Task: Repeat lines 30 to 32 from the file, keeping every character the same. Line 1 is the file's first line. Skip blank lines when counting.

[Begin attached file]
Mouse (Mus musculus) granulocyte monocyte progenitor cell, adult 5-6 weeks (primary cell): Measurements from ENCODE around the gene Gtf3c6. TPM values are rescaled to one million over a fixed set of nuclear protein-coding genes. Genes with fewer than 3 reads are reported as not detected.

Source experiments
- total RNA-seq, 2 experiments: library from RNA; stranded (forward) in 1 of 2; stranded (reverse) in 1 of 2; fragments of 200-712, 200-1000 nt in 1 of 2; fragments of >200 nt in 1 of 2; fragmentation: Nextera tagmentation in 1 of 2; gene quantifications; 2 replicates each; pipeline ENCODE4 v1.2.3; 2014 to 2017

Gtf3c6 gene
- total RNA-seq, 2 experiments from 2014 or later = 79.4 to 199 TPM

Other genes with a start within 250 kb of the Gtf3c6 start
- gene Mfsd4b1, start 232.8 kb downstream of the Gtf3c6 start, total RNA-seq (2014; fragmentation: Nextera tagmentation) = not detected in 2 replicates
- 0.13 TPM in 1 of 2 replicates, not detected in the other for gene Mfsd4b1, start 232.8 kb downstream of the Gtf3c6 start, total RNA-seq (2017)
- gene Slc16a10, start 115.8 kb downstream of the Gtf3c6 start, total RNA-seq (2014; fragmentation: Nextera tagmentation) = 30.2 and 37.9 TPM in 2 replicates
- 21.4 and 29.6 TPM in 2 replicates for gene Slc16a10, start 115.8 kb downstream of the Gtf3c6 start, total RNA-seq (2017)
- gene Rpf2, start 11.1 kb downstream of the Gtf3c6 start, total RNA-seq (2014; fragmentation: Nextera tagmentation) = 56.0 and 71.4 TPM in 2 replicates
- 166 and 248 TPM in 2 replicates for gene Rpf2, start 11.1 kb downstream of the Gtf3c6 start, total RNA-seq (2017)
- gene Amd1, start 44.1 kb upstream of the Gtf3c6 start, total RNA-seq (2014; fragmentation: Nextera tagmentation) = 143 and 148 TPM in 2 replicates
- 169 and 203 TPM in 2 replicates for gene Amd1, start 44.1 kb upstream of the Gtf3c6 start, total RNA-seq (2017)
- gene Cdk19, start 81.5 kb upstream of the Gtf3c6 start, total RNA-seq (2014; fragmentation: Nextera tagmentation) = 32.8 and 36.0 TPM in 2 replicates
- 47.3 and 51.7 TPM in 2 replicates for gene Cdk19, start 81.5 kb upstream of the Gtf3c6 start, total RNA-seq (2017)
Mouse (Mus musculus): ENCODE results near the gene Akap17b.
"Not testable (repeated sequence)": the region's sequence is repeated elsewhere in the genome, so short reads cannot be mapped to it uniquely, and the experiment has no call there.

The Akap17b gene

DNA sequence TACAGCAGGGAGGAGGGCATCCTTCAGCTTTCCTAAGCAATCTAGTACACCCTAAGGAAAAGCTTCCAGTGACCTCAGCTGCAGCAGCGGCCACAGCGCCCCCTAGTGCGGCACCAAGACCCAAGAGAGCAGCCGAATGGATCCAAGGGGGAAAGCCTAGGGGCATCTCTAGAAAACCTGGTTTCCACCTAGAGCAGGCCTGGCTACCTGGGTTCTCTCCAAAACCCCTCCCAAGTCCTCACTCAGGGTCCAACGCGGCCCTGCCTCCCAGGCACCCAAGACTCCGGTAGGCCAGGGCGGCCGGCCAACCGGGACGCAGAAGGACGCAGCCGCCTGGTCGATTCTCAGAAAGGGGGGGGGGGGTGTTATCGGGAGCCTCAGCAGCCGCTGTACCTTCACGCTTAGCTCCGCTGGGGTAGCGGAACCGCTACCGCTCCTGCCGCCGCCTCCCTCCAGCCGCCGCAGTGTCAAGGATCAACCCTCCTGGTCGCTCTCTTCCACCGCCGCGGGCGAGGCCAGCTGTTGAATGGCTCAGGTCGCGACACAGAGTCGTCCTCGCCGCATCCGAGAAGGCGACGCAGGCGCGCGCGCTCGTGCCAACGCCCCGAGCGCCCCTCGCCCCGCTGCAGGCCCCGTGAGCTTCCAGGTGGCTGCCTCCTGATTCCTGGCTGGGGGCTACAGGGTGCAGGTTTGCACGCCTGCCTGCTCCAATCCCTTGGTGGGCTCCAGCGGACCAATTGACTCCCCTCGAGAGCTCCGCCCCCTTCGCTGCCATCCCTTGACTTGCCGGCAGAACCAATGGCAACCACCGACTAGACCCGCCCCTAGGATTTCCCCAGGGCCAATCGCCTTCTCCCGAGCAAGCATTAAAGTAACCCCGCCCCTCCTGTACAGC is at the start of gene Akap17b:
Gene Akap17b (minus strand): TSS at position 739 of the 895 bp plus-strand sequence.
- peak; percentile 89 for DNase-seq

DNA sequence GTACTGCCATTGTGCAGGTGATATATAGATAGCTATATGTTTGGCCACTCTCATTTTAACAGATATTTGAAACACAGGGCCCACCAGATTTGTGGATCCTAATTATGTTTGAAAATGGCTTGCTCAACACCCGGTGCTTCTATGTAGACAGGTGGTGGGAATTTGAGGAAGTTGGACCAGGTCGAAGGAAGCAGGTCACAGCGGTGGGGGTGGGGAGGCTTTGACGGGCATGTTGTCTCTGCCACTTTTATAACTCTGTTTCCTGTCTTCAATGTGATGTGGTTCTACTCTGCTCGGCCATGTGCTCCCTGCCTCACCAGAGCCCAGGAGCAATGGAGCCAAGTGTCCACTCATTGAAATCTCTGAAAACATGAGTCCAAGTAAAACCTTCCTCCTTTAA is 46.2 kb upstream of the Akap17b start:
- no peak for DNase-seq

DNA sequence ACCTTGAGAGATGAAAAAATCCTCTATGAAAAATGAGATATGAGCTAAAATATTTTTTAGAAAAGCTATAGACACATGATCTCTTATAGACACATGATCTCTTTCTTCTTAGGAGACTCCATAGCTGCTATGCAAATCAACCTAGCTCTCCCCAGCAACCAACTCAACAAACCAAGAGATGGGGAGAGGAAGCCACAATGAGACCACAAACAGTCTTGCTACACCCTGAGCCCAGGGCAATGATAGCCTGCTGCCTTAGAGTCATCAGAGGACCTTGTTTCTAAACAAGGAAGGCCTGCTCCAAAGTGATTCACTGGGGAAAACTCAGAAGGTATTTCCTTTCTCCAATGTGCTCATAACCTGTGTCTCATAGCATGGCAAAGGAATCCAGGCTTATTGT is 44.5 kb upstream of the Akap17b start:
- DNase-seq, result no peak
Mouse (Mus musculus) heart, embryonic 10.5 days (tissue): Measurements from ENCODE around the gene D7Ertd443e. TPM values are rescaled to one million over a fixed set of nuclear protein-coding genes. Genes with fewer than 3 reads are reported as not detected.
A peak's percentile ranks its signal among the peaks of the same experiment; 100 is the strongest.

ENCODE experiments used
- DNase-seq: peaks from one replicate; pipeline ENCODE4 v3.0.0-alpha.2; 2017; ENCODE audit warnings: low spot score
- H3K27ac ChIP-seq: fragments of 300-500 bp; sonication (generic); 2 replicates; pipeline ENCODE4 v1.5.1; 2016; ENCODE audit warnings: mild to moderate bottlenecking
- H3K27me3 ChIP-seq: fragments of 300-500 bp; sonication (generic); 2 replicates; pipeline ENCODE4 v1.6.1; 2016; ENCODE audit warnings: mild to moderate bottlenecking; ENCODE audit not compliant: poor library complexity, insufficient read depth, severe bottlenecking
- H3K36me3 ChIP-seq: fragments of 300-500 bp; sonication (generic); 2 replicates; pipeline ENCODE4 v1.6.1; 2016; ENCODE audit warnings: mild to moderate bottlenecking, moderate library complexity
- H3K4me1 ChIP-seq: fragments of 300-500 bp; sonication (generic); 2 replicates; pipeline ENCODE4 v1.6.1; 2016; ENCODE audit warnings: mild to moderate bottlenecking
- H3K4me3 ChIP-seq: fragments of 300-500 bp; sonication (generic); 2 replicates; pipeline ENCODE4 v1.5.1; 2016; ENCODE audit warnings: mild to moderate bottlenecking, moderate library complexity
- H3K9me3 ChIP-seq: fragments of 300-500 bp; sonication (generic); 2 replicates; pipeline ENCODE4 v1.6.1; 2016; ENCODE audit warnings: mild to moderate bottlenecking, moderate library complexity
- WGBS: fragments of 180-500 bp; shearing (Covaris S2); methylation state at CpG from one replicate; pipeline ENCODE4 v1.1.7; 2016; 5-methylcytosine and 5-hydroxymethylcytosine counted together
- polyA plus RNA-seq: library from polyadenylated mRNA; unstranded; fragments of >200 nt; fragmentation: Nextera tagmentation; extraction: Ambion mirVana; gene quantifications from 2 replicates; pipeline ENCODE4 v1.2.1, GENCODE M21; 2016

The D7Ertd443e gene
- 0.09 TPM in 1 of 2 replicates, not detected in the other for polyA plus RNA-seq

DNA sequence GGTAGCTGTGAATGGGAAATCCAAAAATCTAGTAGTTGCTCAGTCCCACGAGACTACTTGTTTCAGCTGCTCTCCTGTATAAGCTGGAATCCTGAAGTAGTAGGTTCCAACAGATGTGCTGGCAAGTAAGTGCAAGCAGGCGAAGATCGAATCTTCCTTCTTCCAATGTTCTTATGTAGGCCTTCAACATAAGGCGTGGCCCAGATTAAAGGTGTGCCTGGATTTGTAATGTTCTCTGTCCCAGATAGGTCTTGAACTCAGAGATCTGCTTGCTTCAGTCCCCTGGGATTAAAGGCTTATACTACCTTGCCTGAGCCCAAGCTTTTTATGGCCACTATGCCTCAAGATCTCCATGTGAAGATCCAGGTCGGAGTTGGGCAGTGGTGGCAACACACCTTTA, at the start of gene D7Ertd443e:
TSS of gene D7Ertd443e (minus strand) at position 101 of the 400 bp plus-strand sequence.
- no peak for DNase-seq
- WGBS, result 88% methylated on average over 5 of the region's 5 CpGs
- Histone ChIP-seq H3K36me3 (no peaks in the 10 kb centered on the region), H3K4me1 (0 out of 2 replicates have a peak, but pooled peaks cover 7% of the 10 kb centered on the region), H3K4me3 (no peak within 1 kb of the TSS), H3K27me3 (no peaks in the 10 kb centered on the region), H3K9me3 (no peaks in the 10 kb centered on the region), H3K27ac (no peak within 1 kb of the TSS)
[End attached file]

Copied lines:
- DNase-seq: peaks from one replicate; pipeline ENCODE4 v3.0.0-alpha.2; 2017; ENCODE audit warnings: low spot score
- H3K27ac ChIP-seq: fragments of 300-500 bp; sonication (generic); 2 replicates; pipeline ENCODE4 v1.5.1; 2016; ENCODE audit warnings: mild to moderate bottlenecking
- H3K27me3 ChIP-seq: fragments of 300-500 bp; sonication (generic); 2 replicates; pipeline ENCODE4 v1.6.1; 2016; ENCODE audit warnings: mild to moderate bottlenecking; ENCODE audit not compliant: poor library complexity, insufficient read depth, severe bottlenecking